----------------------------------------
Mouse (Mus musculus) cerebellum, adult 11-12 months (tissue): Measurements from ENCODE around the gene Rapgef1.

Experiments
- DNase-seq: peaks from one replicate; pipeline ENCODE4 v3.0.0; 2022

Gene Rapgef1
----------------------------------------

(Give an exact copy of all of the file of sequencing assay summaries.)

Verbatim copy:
Mouse (Mus musculus) cerebellum, adult 11-12 months (tissue): Measurements from ENCODE around the gene Rapgef1.

Experiments
- DNase-seq: peaks from one replicate; pipeline ENCODE4 v3.0.0; 2022

Gene Rapgef1